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Top 5 -last month
Amaize sweetcorn is back in season
Amaize is popular with retailers because it retains its flavor longer than other corn varieties and because the consumer response has been so positive. “The feedback for Amaize has been awesome. Everyone that we spoke to has told us what a great corn it is and we’re excited to offer it again to our consumers,” said Greg Corrigan, Senior Director of Produce at Raley's.
Amaize approaches its third season with increased demand and significant retail growth. The Amaize program is supported by an extensive marketing program which includes point of sale materials such as signage, public relations and social marketing. In addition, Amaize recently launched a new website at www.amaizesweetcorn.com, which features Amaize’s history, cooking tips and retail locations.
“For the past two years, we could not keep up with the demand for this corn,” said Rick Steigerwald, Senior Director of Produce for Lunds and Byerly’s. “Our customers have told us it’s the ‘best they ever had.’”
In 1989, breeding partners George Crookham and Bruce Hobdey discovered a new variation of corn. Now known as Amaize, this corn maintains a crisp, freshly-picked taste even after cooked, whereas other variations tend to soften and lose their sweetness. The unique texture and flavor of Amaize is the result of 22 years of testing over 10,000 variations using traditional methods of hybridization. And while the taste of Amaize may be new, it is grown through conventional farming methods.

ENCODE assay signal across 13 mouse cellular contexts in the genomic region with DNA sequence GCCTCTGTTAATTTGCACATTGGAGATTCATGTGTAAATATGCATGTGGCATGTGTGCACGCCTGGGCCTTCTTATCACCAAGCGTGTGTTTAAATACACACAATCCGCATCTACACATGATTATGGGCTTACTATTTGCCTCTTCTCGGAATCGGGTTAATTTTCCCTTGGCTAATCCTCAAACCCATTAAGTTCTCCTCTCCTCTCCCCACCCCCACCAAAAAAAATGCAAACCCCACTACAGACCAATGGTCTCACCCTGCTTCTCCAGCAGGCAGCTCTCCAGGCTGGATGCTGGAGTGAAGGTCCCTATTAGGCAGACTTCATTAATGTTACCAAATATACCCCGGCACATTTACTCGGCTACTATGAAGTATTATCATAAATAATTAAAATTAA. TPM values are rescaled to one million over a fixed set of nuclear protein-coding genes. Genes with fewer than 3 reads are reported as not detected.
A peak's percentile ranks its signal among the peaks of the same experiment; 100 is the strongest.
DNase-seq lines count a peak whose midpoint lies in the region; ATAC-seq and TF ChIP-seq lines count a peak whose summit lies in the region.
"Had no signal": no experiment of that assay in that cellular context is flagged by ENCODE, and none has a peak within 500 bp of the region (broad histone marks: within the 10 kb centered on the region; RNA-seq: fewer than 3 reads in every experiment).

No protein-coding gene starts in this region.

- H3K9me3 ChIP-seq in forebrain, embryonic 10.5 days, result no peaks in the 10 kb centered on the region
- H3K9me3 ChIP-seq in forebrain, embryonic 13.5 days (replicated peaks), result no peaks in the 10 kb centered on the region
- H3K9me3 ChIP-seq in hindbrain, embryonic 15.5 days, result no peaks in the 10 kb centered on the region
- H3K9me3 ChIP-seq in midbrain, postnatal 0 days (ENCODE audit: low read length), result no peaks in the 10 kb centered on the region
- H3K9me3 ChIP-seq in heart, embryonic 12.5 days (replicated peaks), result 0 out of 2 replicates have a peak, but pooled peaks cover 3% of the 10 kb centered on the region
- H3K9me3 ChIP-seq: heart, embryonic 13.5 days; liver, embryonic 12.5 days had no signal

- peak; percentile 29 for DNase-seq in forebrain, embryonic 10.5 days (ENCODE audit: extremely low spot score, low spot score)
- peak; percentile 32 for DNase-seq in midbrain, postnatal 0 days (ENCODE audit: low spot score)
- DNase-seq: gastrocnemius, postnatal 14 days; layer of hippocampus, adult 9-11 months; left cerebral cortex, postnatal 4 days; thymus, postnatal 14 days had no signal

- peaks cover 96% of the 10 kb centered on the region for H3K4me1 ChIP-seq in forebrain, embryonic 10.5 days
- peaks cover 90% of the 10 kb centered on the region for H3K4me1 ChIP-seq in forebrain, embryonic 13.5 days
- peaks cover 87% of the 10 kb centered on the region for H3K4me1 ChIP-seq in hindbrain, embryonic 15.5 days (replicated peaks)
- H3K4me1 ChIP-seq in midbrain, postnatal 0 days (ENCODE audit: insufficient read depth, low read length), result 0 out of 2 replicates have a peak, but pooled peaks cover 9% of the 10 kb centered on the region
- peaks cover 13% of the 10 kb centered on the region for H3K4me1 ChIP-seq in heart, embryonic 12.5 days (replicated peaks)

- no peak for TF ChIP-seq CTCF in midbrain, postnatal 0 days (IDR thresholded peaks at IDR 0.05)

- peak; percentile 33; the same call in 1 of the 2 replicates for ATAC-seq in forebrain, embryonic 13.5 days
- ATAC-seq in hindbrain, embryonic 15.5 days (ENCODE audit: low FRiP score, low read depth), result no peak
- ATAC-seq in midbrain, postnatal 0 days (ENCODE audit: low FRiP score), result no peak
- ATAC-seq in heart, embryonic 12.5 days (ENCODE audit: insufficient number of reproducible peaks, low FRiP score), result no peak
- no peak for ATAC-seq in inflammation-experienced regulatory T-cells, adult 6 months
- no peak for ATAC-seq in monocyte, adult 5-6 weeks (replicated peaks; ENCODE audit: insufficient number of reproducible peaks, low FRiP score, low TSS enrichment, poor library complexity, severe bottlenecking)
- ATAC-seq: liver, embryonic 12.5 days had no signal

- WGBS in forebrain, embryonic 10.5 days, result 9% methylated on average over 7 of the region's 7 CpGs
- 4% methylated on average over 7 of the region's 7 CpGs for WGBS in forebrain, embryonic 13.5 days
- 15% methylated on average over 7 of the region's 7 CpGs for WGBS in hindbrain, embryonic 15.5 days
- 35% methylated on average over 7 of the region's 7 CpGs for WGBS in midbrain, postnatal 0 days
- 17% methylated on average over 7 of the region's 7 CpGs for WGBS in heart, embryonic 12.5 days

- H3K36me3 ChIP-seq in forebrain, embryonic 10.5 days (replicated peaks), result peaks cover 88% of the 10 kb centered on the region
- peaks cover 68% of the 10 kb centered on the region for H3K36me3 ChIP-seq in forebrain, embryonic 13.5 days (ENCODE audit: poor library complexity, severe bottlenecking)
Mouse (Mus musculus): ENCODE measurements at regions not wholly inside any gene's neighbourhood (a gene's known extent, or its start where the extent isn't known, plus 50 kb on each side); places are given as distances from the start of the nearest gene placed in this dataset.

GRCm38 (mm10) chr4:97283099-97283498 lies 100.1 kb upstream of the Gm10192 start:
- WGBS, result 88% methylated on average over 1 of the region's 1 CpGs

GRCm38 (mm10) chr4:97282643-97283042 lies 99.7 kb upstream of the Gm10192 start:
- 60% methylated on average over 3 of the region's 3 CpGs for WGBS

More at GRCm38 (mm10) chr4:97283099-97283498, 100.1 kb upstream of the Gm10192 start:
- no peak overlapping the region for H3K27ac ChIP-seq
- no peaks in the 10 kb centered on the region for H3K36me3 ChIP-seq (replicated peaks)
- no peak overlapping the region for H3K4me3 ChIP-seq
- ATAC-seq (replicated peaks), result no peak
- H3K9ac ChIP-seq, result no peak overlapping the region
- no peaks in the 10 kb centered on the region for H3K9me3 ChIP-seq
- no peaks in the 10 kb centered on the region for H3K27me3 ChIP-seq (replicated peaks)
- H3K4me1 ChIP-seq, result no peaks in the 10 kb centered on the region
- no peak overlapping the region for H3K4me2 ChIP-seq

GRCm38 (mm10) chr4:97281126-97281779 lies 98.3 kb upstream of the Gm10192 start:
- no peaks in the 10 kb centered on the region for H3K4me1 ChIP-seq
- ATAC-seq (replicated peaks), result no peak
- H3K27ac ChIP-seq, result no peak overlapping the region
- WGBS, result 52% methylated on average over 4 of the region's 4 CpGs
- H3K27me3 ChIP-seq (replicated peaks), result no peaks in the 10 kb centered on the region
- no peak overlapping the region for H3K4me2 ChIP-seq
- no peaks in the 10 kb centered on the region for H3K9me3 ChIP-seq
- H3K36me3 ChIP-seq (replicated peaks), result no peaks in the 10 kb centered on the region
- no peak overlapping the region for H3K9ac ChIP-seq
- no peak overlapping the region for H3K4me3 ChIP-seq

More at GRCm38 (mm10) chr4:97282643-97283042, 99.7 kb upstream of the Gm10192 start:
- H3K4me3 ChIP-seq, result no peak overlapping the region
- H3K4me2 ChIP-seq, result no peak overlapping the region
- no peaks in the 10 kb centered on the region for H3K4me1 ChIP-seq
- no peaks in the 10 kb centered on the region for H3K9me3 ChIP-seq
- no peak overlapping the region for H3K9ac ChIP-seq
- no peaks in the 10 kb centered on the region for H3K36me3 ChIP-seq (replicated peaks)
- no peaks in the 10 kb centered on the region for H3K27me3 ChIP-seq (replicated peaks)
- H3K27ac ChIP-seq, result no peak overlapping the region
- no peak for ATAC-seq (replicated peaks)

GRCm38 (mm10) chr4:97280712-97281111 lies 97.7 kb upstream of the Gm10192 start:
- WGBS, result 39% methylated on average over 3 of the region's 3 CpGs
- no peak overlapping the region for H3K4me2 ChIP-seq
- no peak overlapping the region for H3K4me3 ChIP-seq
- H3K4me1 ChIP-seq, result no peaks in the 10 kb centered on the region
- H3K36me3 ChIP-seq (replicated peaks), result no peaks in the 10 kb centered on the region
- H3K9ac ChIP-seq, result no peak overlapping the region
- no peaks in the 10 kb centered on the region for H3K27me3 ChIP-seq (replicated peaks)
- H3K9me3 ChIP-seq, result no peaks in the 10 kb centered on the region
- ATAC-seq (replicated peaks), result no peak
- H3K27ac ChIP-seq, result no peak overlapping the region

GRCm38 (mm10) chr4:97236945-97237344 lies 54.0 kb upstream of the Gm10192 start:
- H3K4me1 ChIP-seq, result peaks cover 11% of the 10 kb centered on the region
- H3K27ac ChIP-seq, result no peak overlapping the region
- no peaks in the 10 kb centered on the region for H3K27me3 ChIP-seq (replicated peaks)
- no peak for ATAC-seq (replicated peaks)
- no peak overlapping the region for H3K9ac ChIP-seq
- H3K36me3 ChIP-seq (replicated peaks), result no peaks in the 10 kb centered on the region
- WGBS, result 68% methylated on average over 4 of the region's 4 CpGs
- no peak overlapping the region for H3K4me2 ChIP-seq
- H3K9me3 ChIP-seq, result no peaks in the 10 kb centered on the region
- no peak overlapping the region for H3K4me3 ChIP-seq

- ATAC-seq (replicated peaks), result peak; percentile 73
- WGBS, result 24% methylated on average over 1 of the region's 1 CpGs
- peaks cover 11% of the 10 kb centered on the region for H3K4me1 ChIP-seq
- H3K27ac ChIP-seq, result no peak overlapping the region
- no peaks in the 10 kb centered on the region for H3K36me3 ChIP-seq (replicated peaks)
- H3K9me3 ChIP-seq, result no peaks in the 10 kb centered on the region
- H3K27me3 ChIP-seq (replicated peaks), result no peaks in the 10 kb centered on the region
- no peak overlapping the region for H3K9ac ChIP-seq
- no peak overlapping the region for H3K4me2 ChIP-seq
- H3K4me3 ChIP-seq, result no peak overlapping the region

Amaize is available now for a limited time only at select retailers in the United States and in Toronto, Canada. Supplies of Amaize Sweet Corn are expected to be available through mid-September.
For more information please visit www.crookham.com
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Other news in this sector:
- 2020-03-30 “Where do our farmers sell their produce if people are afraid of going to popular markets?”
- 2020-03-30 Bad weather affects wild mushroom volumes everywhere
- 2020-03-30 Zucchini demand and quotations on the up
- 2020-03-30 Chinese cucumber price showed downward trend after Spring Festival
- 2020-03-30 Jordanian Trade Ministry sets wholesale price ceiling for in-demand vegetables
- 2020-03-27 “Some French supermarkets sell asparagus at shamefully high prices”
- 2020-03-27 Chinese celery price shows significant decline
- 2020-03-27 California rains impact cauliflower volumes
- 2020-03-27 Greenhouse baby bells build in volume
- 2020-03-26 Australian glasshouse producer planning to diversify into the cucumber space
- 2020-03-26 Spinach factoids: Americans eat an average of 3 lbs a year
- 2020-03-26 Rain, labor challenges, and loss of foodservice demand affect California growers
- 2020-03-26 "I'm not worried about asparagus sales, but people have to get used to this new normal"
- 2020-03-26 Rucola overtakes lamb's lettuce as the most widely grown type of salad
- 2020-03-26 Maraldi Sementi confirms commitment to innovative baby leaf varieties
- 2020-03-25 India: No major disruption regarding vegetables due to lockdown in Bengaluru
- 2020-03-25 Hoarding effect on tomato prices over, extra early fall for Moroccan tomato imports
- 2020-03-25 Area of Dutch Monterosa tomatoes doubled again
- 2020-03-25 The lettuce industry has certainly seen better days
- 2020-03-25 The US confirmed it will inspect 100% of Mexican tomato exports